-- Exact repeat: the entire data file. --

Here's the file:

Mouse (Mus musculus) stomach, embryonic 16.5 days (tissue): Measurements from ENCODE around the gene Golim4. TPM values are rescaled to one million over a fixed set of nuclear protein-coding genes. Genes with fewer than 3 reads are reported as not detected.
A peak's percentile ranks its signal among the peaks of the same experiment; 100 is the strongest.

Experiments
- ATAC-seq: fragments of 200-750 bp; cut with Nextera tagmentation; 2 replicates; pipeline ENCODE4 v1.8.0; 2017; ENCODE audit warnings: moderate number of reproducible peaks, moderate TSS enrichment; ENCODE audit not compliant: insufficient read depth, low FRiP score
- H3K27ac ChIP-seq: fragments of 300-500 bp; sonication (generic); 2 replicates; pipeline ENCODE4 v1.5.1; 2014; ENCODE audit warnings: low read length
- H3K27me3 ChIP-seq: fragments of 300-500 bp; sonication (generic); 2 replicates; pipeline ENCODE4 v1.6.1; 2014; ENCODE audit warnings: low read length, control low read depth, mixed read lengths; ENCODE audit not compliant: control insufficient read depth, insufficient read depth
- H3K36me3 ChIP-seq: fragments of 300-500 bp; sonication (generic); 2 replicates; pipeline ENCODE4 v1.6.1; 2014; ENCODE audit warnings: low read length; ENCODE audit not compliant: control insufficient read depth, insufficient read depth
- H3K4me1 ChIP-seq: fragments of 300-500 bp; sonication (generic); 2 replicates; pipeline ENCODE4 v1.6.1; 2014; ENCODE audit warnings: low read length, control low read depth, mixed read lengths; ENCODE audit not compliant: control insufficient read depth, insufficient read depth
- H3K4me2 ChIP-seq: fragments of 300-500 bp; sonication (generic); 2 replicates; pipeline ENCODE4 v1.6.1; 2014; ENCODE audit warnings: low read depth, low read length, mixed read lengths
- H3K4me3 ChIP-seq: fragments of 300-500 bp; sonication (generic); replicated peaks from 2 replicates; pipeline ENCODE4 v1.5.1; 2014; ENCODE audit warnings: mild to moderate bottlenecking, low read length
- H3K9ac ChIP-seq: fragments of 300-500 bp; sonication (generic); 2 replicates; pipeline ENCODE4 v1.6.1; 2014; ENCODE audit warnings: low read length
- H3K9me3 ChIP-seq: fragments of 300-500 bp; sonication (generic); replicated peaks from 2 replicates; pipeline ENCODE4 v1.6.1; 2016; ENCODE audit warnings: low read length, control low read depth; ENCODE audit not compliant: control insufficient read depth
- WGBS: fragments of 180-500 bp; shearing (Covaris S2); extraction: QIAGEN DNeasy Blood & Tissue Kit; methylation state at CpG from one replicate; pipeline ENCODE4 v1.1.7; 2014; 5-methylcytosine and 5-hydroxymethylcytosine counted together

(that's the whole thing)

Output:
Mouse (Mus musculus) stomach, embryonic 16.5 days (tissue): Measurements from ENCODE around the gene Golim4. TPM values are rescaled to one million over a fixed set of nuclear protein-coding genes. Genes with fewer than 3 reads are reported as not detected.
A peak's percentile ranks its signal among the peaks of the same experiment; 100 is the strongest.

Experiments
- ATAC-seq: fragments of 200-750 bp; cut with Nextera tagmentation; 2 replicates; pipeline ENCODE4 v1.8.0; 2017; ENCODE audit warnings: moderate number of reproducible peaks, moderate TSS enrichment; ENCODE audit not compliant: insufficient read depth, low FRiP score
- H3K27ac ChIP-seq: fragments of 300-500 bp; sonication (generic); 2 replicates; pipeline ENCODE4 v1.5.1; 2014; ENCODE audit warnings: low read length
- H3K27me3 ChIP-seq: fragments of 300-500 bp; sonication (generic); 2 replicates; pipeline ENCODE4 v1.6.1; 2014; ENCODE audit warnings: low read length, control low read depth, mixed read lengths; ENCODE audit not compliant: control insufficient read depth, insufficient read depth
- H3K36me3 ChIP-seq: fragments of 300-500 bp; sonication (generic); 2 replicates; pipeline ENCODE4 v1.6.1; 2014; ENCODE audit warnings: low read length; ENCODE audit not compliant: control insufficient read depth, insufficient read depth
- H3K4me1 ChIP-seq: fragments of 300-500 bp; sonication (generic); 2 replicates; pipeline ENCODE4 v1.6.1; 2014; ENCODE audit warnings: low read length, control low read depth, mixed read lengths; ENCODE audit not compliant: control insufficient read depth, insufficient read depth
- H3K4me2 ChIP-seq: fragments of 300-500 bp; sonication (generic); 2 replicates; pipeline ENCODE4 v1.6.1; 2014; ENCODE audit warnings: low read depth, low read length, mixed read lengths
- H3K4me3 ChIP-seq: fragments of 300-500 bp; sonication (generic); replicated peaks from 2 replicates; pipeline ENCODE4 v1.5.1; 2014; ENCODE audit warnings: mild to moderate bottlenecking, low read length
- H3K9ac ChIP-seq: fragments of 300-500 bp; sonication (generic); 2 replicates; pipeline ENCODE4 v1.6.1; 2014; ENCODE audit warnings: low read length
- H3K9me3 ChIP-seq: fragments of 300-500 bp; sonication (generic); replicated peaks from 2 replicates; pipeline ENCODE4 v1.6.1; 2016; ENCODE audit warnings: low read length, control low read depth; ENCODE audit not compliant: control insufficient read depth
- WGBS: fragments of 180-500 bp; shearing (Covaris S2); extraction: QIAGEN DNeasy Blood & Tissue Kit; methylation state at CpG from one replicate; pipeline ENCODE4 v1.1.7; 2014; 5-methylcytosine and 5-hydroxymethylcytosine counted together